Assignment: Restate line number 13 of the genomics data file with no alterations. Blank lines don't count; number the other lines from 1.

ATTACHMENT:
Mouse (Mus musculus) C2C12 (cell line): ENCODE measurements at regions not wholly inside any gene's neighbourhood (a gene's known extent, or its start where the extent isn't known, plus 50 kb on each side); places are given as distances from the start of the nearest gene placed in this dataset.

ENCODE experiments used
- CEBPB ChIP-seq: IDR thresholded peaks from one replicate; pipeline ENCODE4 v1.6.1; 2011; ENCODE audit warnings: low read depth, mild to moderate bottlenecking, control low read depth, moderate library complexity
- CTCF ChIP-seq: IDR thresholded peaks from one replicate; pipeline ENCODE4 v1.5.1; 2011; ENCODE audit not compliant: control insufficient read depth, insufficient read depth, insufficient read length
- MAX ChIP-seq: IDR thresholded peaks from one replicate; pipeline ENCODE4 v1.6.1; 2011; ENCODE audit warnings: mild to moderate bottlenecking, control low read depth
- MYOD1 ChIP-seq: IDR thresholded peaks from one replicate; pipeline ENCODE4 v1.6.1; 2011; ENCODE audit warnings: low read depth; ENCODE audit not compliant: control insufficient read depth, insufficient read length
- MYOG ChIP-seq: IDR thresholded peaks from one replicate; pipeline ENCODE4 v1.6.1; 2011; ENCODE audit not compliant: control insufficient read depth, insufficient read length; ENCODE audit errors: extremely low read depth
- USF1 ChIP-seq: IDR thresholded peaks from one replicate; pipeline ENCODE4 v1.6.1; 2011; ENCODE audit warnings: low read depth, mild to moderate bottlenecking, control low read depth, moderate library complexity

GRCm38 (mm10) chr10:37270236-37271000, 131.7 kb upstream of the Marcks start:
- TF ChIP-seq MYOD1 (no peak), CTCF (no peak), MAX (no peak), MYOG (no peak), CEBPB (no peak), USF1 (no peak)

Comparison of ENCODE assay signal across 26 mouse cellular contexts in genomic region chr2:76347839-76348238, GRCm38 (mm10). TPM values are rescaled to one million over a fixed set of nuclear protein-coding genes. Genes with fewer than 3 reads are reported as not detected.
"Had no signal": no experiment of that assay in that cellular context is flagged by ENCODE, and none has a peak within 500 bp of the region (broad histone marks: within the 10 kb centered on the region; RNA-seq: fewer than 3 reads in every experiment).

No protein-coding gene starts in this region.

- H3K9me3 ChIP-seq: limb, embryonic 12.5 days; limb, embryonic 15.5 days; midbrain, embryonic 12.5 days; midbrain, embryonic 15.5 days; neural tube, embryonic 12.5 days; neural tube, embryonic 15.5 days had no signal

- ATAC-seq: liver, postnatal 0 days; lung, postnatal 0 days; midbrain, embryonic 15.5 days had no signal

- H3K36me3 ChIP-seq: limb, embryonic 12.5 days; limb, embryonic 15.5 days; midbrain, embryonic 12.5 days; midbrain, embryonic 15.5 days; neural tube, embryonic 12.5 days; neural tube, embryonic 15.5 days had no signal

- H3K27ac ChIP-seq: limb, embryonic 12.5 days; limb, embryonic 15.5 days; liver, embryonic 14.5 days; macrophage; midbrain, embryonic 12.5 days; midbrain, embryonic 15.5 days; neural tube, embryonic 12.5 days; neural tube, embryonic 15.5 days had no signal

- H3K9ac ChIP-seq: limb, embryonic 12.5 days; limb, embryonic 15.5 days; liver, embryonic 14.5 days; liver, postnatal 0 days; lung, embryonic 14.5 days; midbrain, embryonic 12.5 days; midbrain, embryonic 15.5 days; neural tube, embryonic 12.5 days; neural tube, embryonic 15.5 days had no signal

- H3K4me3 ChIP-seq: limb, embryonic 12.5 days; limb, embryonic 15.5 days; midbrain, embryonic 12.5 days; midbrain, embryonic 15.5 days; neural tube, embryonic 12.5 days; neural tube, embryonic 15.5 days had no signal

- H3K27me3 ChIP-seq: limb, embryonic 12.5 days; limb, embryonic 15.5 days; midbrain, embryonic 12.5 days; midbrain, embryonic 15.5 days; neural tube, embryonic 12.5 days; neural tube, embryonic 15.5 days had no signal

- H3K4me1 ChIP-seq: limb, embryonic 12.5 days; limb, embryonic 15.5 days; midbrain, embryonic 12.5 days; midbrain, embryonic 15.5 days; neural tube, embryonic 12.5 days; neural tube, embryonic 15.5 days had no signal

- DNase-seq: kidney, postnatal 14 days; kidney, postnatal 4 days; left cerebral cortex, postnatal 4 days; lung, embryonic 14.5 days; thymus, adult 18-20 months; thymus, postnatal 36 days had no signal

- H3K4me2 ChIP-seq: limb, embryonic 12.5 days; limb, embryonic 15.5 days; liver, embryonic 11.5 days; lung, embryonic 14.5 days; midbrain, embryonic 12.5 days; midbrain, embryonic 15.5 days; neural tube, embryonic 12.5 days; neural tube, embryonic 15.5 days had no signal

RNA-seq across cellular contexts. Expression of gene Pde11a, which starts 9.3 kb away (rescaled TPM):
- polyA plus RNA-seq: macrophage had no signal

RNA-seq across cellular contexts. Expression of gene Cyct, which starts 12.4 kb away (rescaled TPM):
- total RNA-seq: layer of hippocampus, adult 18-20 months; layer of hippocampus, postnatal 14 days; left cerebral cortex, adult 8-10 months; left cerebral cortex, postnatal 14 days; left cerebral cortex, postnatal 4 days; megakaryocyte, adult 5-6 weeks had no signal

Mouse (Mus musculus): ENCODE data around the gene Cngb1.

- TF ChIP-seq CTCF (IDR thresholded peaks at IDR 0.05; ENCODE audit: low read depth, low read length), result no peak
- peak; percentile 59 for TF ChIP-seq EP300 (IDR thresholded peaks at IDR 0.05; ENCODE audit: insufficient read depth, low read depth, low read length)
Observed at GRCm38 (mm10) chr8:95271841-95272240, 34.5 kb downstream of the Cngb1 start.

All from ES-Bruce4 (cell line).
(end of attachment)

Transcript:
No protein-coding gene starts in this region.